Without Regard to Race: The Other Martin Robison Delany

By Tunde Adeleke | Go to book overview

PREFACE

My initial introduction to Martin Delany occurred in 1977 during my senior year at the University of Ife (now Obafemi Awolowo University) in Nigeria. By some fortuitous circumstance, that year the history department chose for the mandatory honors “Special Paper” the course “Blacks in the New World.” It quickly became my favorite course as I was both moved and captivated by the enormity of the tragedy and rupture of enslavement and transplantation and by the heroic and indomitable spirit of survival and resistance that slaves and free blacks demonstrated. I completed the course yearning for more knowledge and a deeper understanding of the African Diaspora. Fortunately, it was a time when in universities in Nigeria, and indeed in many other African universities, there was a growing demand for increased knowledge of the African Diaspora. In the 1970s, African universities increasingly began to offer courses and programs that emphasized the connections between Africans and blacks in the Diaspora. The prevailing conviction was that both constituted two sides of the same coin. Consequently, no understanding of African history was considered complete without an understanding of the history of blacks in the Diaspora, and vice versa. After my degree in African studies, it became logical for me to pursue postgraduate studies in African American history. In other words, I embarked upon a search for knowledge and understanding of the other side of the coin.

In Nigeria, our study of the black Diaspora focused attention on and illuminated certain themes, especially those relating to radical, antiestablishment, anti-imperial values and schemes. Hence, we spent more time on topics such as abolitionism, nationalism, Pan-Africanism, the civil rights movement, and Black Power. This was taking place within a broader historical context—the ascendance of postcolonial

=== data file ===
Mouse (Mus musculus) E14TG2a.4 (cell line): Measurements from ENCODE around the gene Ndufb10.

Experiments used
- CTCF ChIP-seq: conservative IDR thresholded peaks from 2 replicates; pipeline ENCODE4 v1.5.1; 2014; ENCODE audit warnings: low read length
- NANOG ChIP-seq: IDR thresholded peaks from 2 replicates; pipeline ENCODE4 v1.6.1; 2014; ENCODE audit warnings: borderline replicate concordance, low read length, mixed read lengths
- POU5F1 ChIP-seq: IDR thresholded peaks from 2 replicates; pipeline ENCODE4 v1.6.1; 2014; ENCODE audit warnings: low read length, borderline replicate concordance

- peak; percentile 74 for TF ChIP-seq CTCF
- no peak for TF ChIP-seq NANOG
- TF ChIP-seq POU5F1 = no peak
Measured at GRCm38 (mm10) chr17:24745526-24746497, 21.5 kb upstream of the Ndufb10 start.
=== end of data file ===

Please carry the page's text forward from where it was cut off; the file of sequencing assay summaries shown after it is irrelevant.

-ix-

Notes for this page

Add a new note
If you are trying to select text to create highlights or citations, remember that you must now click or tap on the first word, and then click or tap on the last word.
One moment ...
Project items

Items saved from this book

This book has been saved
Highlights (0)
Some of your highlights are legacy items.

Highlights saved before July 30, 2012 will not be displayed on their respective source pages.

You can easily re-create the highlights by opening the book page or article, selecting the text, and clicking “Highlight.”

Citations (0)
Some of your citations are legacy items.

Any citation created before July 30, 2012 will labeled as a “Cited page.” New citations will be saved as cited passages, pages or articles.

We also added the ability to view new citations from your projects or the book or article where you created them.

Notes (0)
Bookmarks (0)

You have no saved items from this book

Project items include:
  • Saved book/article
  • Highlights
  • Quotes/citations
  • Notes
  • Bookmarks
Notes
Cite this page

Cited page

Style
Citations are available only to our active members.
Sign up now to cite pages or passages in MLA, APA and Chicago citation styles.

(Einhorn, 1992, p. 25)

(Einhorn 25)

1

1. Lois J. Einhorn, Abraham Lincoln, the Orator: Penetrating the Lincoln Legend (Westport, CT: Greenwood Press, 1992), 25, http://www.questia.com/read/27419298.

Cited page

Bookmark this page
Without Regard to Race: The Other Martin Robison Delany
Settings

Settings

Typeface
Text size Smaller Larger
Search within

Search within this book

Look up

Look up a word

  • Dictionary
  • Thesaurus
Please submit a word or phrase above.
Print this page

Print this page

Why can't I print more than one page at a time?

Full screen
/ 274

matching results for page

Cited passage

Style
Citations are available only to our active members.
Sign up now to cite pages or passages in MLA, APA and Chicago citation styles.

"Portraying himself as an honest, ordinary person helped Lincoln identify with his audiences." (Einhorn, 1992, p. 25).

"Portraying himself as an honest, ordinary person helped Lincoln identify with his audiences." (Einhorn 25)

"Portraying himself as an honest, ordinary person helped Lincoln identify with his audiences."1

1. Lois J. Einhorn, Abraham Lincoln, the Orator: Penetrating the Lincoln Legend (Westport, CT: Greenwood Press, 1992), 25, http://www.questia.com/read/27419298.

Cited passage

Welcome to the new Questia Reader

The Questia Reader has been updated to provide you with an even better online reading experience.  It is now 100% Responsive, which means you can read our books and articles on any sized device you wish.  All of your favorite tools like notes, highlights, and citations are still here, but the way you select text has been updated to be easier to use, especially on touchscreen devices.  Here's how:

1. Click or tap the first word you want to select.
2. Click or tap the last word you want to select.

OK, got it!

Thanks for trying Questia!

Please continue trying out our research tools, but please note, full functionality is available only to our active members.

Your work will be lost once you leave this Web page.

For full access in an ad-free environment, sign up now for a FREE, 1-day trial.

Already a member? Log in now.